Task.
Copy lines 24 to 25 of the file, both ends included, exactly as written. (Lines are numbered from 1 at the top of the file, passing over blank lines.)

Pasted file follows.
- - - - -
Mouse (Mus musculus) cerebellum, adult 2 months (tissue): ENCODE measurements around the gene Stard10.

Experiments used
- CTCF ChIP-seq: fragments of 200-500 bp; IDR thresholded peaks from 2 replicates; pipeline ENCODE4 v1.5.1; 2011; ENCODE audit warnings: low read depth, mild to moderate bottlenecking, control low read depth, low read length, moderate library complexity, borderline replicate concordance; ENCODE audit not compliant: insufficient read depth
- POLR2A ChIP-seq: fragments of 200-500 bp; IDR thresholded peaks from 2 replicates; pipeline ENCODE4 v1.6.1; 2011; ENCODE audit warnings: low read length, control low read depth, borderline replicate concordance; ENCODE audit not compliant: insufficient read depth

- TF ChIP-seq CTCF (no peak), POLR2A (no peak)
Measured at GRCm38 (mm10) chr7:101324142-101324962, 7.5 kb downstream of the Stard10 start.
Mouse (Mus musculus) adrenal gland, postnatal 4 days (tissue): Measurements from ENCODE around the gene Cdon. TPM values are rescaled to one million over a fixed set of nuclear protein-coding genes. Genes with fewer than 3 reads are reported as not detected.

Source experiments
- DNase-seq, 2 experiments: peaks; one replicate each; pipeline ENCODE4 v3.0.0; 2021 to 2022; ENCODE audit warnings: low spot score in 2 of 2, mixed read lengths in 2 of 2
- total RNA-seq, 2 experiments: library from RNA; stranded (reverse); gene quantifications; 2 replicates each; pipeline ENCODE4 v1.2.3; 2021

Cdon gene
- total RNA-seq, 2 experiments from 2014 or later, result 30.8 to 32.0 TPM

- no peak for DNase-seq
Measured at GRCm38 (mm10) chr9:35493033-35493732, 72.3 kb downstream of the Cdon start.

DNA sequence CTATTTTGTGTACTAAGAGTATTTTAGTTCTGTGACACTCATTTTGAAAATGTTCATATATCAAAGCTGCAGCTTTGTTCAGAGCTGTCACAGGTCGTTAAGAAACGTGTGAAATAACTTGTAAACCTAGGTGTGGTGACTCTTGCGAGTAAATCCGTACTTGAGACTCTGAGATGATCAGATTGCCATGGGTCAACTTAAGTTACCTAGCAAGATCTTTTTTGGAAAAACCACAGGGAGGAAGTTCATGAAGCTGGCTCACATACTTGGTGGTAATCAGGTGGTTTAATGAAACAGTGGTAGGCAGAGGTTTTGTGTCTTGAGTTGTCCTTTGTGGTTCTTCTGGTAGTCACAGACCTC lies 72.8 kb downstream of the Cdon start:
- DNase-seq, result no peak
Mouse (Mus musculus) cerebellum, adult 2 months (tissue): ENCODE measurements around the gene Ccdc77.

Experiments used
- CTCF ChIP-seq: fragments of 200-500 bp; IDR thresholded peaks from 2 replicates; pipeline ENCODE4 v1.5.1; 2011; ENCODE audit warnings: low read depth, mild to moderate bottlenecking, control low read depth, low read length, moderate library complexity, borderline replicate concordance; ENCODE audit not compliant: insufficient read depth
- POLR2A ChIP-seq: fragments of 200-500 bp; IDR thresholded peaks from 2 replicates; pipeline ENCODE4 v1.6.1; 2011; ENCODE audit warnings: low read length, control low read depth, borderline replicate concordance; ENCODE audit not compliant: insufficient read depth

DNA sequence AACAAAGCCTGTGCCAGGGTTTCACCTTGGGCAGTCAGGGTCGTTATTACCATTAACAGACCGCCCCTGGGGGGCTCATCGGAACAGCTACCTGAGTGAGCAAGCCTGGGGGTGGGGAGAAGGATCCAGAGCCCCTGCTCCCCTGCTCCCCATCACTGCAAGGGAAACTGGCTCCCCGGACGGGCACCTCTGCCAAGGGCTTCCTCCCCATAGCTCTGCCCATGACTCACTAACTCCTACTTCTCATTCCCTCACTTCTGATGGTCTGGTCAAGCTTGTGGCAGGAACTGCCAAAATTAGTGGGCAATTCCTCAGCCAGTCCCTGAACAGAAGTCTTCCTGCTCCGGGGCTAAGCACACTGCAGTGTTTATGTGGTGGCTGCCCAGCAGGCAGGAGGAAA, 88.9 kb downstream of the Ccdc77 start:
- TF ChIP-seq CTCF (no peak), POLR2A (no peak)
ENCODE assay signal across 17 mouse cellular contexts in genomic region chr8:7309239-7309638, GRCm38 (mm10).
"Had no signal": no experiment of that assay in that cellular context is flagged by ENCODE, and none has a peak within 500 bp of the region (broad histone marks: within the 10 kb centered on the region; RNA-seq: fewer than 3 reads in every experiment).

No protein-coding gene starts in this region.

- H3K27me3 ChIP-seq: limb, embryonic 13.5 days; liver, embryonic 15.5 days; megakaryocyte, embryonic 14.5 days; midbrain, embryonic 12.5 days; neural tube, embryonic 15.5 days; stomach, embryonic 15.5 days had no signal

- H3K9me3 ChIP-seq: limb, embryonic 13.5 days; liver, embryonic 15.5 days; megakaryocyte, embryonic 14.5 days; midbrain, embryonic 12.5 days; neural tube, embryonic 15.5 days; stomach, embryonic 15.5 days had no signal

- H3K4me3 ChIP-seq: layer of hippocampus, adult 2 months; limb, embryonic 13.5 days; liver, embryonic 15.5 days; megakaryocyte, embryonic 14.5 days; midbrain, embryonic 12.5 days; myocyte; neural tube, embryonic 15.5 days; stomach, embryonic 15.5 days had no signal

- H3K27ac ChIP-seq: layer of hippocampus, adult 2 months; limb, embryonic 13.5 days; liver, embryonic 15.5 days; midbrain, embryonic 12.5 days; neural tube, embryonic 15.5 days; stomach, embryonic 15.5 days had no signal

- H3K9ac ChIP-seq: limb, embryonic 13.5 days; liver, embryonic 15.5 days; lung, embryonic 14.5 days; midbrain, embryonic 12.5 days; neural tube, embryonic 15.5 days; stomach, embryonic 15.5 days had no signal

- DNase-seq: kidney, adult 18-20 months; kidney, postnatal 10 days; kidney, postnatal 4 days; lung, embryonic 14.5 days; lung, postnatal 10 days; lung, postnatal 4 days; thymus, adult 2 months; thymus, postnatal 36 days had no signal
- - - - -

"Had no signal": no experiment of that assay in that cellular context is flagged by ENCODE, and none has a peak within 500 bp of the region (broad histone marks: within the 10 kb centered on the region; RNA-seq: fewer than 3 reads in every experiment).

No protein-coding gene starts in this region.